Take away one crazy eight-run blow-up against Port St. Lucie, and Faedo’s ERA at Lakeland would have been 1.98. Take away a seven-run spinout last month against Binghamton and his ERA with Erie would be 2.30.

Remove each of those games from his 19 starts in 2018 and Faedo has a season ERA of 2.09 rather than 3.39.

In other words, he’s doing just fine.

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It’s true his fastball is not busting bats. It cruises 88-92 mph and can hit 93. Erie’s pitching coach, Willie Blair, is among those working on Faedo’s posture, hoping a bit less crouch and more extension can add a tick or two to his heater.

“Everyone’s worried about his velocity,” said Graham, who is as weary as Faedo of hearing dark reports about a 22-year-old’s fastball. “But he’s very good when he’s keeping that fastball low and keeping them off-balance with his secondary stuff.

“The only thing you wish is that there would be more range between his fastball and his slider.”

Ah, the slider. It’s still Faedo’s knockout pitch. It’s responsible for most of those 33 strikeouts he has in 34⅔ innings.

Faedo pondered all of this Wednesday afternoon in, of all places, a dark ice arena that connects to UPMC Park and Erie’s clubhouse. It’s part of the downtown Erie sports complex and, in Faedo’s estimation, talking amid the quiet and the shadows of an empty Erie Insurance Arena would beat trying to explain his season in the Sea Wolves’ sardine can of a clubhouse.

 What he says about 2018 is that it’s been some seminar, this first season of professional baseball. Getting his body tuned and in shape for pro ball’s rigors. Calling his own pitches in tandem with catcher Jake Rogers after pitches were always called from the dugout during his college days.

And understanding, too, that he can’t throw his slider as often as he did in college when it was more of a 50-50 mix with his fastball.

“That’s why I don’t have as many strikeouts,” said Faedo, who punched out 157 batters in 123⅔ innings of his final year at Florda. “I’m trying now to get strikeouts with all three pitches.”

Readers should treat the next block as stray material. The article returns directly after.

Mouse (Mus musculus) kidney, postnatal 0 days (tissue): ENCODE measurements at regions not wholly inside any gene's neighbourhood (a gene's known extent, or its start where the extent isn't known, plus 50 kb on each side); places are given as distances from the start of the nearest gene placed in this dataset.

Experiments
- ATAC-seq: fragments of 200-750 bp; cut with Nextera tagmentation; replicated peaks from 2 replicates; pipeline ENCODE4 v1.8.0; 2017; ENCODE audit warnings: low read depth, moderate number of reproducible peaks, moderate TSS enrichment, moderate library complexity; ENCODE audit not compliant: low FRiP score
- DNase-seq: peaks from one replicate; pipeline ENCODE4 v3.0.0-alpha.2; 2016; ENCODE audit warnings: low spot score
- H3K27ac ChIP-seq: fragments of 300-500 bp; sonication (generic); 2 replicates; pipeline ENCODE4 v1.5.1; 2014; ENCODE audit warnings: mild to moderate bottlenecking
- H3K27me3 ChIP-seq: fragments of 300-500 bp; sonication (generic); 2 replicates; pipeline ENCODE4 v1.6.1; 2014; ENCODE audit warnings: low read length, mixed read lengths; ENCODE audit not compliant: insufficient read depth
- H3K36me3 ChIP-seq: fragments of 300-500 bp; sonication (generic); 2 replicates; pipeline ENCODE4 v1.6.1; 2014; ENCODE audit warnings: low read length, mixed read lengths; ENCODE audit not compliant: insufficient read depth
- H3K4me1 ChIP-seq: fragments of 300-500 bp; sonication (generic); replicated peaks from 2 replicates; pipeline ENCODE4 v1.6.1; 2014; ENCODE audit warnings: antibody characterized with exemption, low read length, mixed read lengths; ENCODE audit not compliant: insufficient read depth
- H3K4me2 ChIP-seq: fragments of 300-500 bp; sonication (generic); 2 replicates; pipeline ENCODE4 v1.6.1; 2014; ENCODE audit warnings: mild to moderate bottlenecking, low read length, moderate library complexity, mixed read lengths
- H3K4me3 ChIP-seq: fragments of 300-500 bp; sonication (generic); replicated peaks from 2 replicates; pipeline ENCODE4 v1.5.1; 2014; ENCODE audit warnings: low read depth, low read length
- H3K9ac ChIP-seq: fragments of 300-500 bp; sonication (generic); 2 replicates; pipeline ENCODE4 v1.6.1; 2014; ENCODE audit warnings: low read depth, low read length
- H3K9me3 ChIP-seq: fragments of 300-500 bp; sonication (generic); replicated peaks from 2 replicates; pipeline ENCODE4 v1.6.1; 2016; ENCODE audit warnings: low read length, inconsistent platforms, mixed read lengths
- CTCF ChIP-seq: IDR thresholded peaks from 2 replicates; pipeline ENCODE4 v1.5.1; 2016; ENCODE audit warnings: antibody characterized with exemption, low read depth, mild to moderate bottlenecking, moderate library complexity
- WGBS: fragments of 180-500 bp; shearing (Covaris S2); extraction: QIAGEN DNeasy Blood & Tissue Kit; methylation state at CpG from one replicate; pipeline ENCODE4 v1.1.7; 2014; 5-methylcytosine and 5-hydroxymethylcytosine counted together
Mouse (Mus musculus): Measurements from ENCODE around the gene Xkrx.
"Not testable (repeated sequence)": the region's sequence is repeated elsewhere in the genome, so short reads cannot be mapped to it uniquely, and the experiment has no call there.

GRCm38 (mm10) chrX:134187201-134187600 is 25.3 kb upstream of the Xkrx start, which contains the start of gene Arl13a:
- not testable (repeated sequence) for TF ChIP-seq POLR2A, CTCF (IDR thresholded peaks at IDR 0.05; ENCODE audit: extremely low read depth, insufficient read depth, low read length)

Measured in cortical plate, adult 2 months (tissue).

Faedo is a Tampa native and, like so many of the Erie kids, as impressive in person as he can be on a baseball field. It might matter, it might not, that personalities seem to be in surplus with the SeaWolves: Burrows, Daz Cameron, Willi Castro, Cam Gibson, John Schreiber — it’s an interesting blend of color, civility, and maturity.

Faedo can be feisty, also, in an appealing way.

Asked if he was bothered by scouting reports dissing his fastball, he snorted and said:

“Don’t look at any of ‘em.”

He explained that he, too, wanted to add steam that would create more of a differential between his heater and slider.

“But there comes a time and a place,” he said. “Pitching up here isn’t like throwing at a showcase game and throwing as hard as you can.”

No, he said. His first year has been fine, and even comfortable. He enjoys professional baseball life, even if it can be a struggle some nights finding decent — make that nutritious — food that doesn’t coincide with minor-league game schedules.

He understands he must get better with all three of his pitches, including his change-up. But take another peek at those numbers. Even with a couple of wacko games tossed in, a starting pitcher, working at Double-A in his first full summer as a pro, is pretty good.

“I don’t have all the answers,” he said. “That’s why I’m in the minors.”